While attending a conference this past September, I found myself increasingly preoccupied with my trio of electronic devices. I was constantly checking my iPhone, working on my laptop or iPad, and seeking WiFi hotspots to ensure I could stay connected. I was downright manic about it.
Funny how that always seems to happen when there's something I need to do that I desperately want to avoid.
When used correctly, tech gadgets can add a great deal of quality to our lives. The convenience of being connected to cyberspace is irrefutable. We can take care of many things without missing a beat: communicate with family, friends and colleagues; manage our household needs and wants by paying bills, ordering and scheduling products and services and managing shared schedules; seek out sources of entertainment and amusement; research and create; stay informed about local and international events; and get up-to-the-minute information on weather, sports, stocks, and any other statistic that might be meaningful to us.
But maybe tech devices are hazardous enough to come with a warning label:
Did I need to be that "plugged in"? Not in the slightest. So why did I feel the need to make such heavy use of all of these tech marvels? To look at every notification? To refresh screens on a regular basis? To seek out anything of interest?
Because I was uncomfortable with being in the present.
I was uncomfortable with my unfamiliar surroundings, the number of people around me I did not know. I was uncomfortable with the responsibility of doing what it is that we go to conferences to do: meet people, in person.
Being head down, immersed in some activity that absolutely could wait or, worse, that was hardly relevant, was the ultimate avoidance tactic. How could I possibly make the leap and meet more people. I mean, I was busy, right?
Because I was not owning up to the responsibility to do what I knew I was there to do.
I had come to the conference to meet and get to know people! It was an opportunity to not only meet people but to have the type of conversations and learning opportunities that don't usually happen online.
There's a different quality to face-to-face interaction. At the very least, you make new connections and, once in a while, you interact with someone in a way that leaves you both with great ideas, thoughts and potential for action that would not likely have happened without that exchange. What an opportunity!
Because I was confusing "busyness" with productivity.
Yup. I got "stuff" done, but not the right "stuff". Not the stuff that mattered. I know it through and through because I am experiencing regrets. Thinking back on it, my "should'ves" are numerous.
What would have been productive during that conference was to show up with nothing more than one of my notebooks and a pen. I would have felt naked, stripped of my electronic accoutrements, but it would have forced me to be in the moment and expand my comfort zone by sticking my neck out and meeting at least twice the number of great folks I managed to speak with.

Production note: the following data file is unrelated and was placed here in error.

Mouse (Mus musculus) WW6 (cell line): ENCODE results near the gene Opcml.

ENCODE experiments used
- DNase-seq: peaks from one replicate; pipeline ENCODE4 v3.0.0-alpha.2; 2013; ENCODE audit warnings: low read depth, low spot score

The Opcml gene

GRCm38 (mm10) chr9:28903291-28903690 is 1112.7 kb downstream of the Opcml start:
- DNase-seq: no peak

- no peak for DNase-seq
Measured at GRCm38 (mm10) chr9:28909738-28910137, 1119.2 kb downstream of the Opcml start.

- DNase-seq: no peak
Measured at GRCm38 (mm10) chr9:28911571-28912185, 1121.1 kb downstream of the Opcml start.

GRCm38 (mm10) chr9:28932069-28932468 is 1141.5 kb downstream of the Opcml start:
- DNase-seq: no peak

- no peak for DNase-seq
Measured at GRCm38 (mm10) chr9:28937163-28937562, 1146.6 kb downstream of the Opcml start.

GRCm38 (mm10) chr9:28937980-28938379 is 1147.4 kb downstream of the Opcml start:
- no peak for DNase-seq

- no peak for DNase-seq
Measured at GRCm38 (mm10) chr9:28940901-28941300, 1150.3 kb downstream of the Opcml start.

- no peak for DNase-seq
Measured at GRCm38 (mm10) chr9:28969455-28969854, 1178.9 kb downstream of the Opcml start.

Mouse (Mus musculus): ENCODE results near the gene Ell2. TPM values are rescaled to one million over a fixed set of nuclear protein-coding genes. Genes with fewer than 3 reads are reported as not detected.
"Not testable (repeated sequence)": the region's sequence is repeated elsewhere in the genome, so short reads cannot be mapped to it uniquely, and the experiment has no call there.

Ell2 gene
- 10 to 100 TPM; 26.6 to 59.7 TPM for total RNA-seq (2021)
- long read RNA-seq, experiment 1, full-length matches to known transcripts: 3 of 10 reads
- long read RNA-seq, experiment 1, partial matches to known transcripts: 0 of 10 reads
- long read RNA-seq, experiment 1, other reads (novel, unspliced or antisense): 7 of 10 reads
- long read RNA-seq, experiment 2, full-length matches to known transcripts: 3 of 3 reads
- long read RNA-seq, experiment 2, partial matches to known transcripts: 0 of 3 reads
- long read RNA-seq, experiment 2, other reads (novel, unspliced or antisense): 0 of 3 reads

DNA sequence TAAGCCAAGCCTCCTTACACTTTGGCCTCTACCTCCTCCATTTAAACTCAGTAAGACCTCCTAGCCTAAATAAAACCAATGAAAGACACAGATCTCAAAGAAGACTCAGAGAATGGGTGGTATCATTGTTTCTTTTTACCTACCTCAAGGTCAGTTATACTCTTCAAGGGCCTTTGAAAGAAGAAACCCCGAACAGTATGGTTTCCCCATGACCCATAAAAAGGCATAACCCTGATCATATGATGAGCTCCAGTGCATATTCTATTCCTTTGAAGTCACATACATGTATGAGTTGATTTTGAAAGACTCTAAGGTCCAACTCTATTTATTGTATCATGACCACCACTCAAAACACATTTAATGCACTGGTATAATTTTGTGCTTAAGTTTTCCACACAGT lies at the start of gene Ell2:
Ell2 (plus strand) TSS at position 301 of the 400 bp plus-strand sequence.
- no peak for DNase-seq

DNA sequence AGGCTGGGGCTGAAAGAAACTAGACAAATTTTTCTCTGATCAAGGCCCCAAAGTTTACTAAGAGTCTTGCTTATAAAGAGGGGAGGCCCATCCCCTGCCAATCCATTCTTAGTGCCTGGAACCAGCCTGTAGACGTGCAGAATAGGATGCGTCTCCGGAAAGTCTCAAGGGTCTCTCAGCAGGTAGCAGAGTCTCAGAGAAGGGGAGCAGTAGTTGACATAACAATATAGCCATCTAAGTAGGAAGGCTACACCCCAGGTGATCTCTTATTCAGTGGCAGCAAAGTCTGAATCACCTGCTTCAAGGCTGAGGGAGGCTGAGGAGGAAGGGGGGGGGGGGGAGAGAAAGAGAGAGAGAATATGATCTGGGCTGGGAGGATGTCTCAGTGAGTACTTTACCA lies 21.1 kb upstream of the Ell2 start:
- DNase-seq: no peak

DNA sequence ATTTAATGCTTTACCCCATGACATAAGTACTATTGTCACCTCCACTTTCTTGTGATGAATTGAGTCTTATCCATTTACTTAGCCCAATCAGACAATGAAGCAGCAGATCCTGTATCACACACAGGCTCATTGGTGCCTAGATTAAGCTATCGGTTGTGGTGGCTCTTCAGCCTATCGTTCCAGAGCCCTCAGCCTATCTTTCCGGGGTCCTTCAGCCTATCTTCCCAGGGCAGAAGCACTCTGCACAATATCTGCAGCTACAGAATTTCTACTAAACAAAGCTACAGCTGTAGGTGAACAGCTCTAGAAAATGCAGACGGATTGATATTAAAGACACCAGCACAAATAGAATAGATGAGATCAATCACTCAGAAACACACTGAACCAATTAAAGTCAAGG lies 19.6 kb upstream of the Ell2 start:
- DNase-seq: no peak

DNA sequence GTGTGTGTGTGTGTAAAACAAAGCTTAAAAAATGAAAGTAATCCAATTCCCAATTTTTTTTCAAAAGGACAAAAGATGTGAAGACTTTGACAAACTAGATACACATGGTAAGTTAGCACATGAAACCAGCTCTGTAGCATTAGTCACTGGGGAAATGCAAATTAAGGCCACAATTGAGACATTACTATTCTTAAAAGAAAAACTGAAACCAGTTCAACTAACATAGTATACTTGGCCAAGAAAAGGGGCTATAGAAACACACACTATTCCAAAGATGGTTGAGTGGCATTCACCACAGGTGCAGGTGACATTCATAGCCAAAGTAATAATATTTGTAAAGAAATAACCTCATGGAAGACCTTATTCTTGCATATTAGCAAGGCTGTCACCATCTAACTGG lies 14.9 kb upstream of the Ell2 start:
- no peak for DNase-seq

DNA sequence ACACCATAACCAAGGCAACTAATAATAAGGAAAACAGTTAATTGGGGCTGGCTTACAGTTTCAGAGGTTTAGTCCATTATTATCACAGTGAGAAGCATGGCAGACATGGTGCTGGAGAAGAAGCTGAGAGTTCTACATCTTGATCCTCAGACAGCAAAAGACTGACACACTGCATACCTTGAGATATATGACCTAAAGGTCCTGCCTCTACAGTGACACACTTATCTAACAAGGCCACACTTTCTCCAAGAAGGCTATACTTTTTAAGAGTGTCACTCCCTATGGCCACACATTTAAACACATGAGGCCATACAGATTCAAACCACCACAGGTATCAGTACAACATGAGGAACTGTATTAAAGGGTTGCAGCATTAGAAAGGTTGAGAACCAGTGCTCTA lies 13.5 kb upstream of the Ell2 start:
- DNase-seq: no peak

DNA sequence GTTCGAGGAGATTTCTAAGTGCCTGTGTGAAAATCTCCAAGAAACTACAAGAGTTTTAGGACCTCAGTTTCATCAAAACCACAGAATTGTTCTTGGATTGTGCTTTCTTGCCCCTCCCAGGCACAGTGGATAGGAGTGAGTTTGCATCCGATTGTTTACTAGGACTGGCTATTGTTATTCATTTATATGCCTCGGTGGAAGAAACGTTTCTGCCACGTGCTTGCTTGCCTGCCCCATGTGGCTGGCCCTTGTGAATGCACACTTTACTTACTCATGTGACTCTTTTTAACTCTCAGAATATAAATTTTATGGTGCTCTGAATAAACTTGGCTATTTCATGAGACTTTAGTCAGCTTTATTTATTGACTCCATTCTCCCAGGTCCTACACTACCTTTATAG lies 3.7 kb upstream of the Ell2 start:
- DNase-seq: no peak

"Busyness" is the new drug of choice.
And, it's socially acceptable, even desirable.
Why do we consider "busyness" any different from drinking, using narcotics, watching gobs of mind-numbing TV, shopping, hoarding, gambling or other escapes? These are all used for the same purpose: avoidance.
We can avoid a whole lot of uncomfortable thoughts and feelings when we make sure we "don't have time" to breathe. Just as we confuse wants with needs, we conveniently confuse "want to's" with "have to's".
By perpetually inviting interruptions and tending to what is unnecessary busywork, we delude ourselves into believing that we don't have time to do what would make the biggest difference in our lives. That we don't have time to be responsible and take care of what matters most to us long term. It may feel better in the moment, but the long-term consequences can be as devastating as those of any other type of addiction.
How do you handle technology? Is it a salve or do you put away the productivity gadgets on a regular basis when they seem to win over, or take away from, what's most important to you?
Epilogue: A little taste of redemption
The conference I mentioned in the opening paragraph took place 6 weeks ago. Luckily, 3 weeks ago, I had the opportunity to redeem myself a bit by meeting with a fellow writer at a local coffee shop. Despite a tendency toward introversion, I was not going to repeat the mistake I had recently made.
As soon as he arrived, I put my laptop and phone on silent mode and tucked them in my purse. Were the first few minutes a bit awkward? Of course. But we quickly shared an amazing interruption-and-distraction-free conversation. Though we only met for an hour, it felt as though time had slowed to a comfortable crawl. We exchanged interesting thoughts and ideas and we were clearly both enjoying and making the most out of the experience.
The next time I am confronted with the uncomfortable choice to be fully engaged, I'll remind myself of these two very different examples. I hope to choose more wisely in the future, remembering to leave all that chimes and glows out of sight and out of mind.